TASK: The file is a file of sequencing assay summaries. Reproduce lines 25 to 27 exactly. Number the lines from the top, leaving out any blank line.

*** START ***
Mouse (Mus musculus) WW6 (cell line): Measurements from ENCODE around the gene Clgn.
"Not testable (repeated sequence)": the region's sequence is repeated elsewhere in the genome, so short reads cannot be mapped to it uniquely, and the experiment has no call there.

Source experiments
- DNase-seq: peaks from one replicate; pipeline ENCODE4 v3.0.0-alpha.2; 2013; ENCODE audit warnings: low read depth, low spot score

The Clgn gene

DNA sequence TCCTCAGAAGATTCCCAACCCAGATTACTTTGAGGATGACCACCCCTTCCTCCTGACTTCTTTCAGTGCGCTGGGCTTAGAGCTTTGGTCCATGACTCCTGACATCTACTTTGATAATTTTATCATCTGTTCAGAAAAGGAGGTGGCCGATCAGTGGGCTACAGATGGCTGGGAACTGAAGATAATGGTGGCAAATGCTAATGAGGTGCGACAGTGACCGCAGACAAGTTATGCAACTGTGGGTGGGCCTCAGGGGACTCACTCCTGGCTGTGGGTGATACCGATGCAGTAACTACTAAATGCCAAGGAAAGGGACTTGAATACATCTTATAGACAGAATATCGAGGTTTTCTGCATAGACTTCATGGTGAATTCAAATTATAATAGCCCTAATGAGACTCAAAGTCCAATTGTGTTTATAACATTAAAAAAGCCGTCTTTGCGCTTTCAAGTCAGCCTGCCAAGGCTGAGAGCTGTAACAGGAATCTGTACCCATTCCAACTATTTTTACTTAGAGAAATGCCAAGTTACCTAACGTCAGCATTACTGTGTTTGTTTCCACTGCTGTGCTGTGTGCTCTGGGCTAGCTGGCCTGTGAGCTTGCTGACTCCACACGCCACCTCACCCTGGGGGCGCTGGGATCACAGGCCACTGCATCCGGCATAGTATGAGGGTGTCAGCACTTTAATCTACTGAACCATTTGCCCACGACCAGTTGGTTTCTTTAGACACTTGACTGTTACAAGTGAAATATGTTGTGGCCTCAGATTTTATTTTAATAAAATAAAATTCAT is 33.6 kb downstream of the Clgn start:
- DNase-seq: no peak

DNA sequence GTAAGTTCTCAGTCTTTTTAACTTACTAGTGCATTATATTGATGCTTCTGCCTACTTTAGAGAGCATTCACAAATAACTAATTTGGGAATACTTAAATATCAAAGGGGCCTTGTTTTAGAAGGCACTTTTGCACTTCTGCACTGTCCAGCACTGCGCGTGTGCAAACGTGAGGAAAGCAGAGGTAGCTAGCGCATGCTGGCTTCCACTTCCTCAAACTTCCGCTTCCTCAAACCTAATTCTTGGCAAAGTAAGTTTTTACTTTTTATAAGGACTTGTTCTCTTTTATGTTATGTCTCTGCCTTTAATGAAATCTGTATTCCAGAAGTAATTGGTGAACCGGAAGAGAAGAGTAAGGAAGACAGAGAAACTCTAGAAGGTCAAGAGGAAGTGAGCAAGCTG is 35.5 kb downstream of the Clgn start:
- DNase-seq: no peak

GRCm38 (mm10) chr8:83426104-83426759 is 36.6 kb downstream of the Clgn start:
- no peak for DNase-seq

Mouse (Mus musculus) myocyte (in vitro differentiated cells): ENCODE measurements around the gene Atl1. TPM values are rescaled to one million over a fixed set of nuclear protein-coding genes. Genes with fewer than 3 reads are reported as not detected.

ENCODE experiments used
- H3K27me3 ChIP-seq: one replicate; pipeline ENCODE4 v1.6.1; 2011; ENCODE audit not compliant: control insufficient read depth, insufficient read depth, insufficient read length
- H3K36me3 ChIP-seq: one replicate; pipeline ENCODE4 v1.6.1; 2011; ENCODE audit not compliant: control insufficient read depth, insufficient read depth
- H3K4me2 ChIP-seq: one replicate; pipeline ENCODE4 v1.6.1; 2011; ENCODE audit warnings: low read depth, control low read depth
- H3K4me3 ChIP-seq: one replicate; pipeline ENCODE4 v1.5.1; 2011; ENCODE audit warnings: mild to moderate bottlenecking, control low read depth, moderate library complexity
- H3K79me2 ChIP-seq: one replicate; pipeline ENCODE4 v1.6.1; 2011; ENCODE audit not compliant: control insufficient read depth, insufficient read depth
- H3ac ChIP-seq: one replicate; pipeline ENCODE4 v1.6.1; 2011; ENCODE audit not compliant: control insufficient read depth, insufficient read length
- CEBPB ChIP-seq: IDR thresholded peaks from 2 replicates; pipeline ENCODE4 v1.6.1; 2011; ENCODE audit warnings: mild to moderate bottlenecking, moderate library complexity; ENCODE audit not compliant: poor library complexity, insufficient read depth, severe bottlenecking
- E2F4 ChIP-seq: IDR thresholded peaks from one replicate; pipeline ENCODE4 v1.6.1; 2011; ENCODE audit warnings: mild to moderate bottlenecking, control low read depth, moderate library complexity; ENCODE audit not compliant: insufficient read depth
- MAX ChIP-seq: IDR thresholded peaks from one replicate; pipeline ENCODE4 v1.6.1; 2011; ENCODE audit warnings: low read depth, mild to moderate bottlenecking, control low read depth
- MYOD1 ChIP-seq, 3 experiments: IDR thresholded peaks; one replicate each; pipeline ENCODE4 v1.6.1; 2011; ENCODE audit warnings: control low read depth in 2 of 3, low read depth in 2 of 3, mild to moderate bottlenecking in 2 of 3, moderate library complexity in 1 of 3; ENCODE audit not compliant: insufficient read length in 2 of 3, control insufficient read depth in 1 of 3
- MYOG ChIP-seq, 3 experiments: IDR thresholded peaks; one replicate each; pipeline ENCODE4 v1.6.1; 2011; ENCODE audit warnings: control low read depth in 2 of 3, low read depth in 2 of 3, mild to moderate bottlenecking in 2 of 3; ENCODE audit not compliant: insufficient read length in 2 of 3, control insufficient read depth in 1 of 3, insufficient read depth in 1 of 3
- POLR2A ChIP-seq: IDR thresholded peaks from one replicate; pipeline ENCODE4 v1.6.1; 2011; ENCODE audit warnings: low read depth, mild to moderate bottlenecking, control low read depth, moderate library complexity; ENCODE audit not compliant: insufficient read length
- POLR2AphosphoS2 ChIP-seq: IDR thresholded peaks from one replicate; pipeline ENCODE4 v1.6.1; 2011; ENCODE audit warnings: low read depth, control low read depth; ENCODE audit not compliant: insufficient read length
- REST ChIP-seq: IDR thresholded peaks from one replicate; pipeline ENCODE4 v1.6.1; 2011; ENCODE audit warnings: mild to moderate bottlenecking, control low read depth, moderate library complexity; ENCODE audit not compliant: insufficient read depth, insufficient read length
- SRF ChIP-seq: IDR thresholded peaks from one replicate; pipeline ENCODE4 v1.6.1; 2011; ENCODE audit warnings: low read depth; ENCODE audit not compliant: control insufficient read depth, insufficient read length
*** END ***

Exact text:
- POLR2A ChIP-seq: IDR thresholded peaks from one replicate; pipeline ENCODE4 v1.6.1; 2011; ENCODE audit warnings: low read depth, mild to moderate bottlenecking, control low read depth, moderate library complexity; ENCODE audit not compliant: insufficient read length
- POLR2AphosphoS2 ChIP-seq: IDR thresholded peaks from one replicate; pipeline ENCODE4 v1.6.1; 2011; ENCODE audit warnings: low read depth, control low read depth; ENCODE audit not compliant: insufficient read length
- REST ChIP-seq: IDR thresholded peaks from one replicate; pipeline ENCODE4 v1.6.1; 2011; ENCODE audit warnings: mild to moderate bottlenecking, control low read depth, moderate library complexity; ENCODE audit not compliant: insufficient read depth, insufficient read length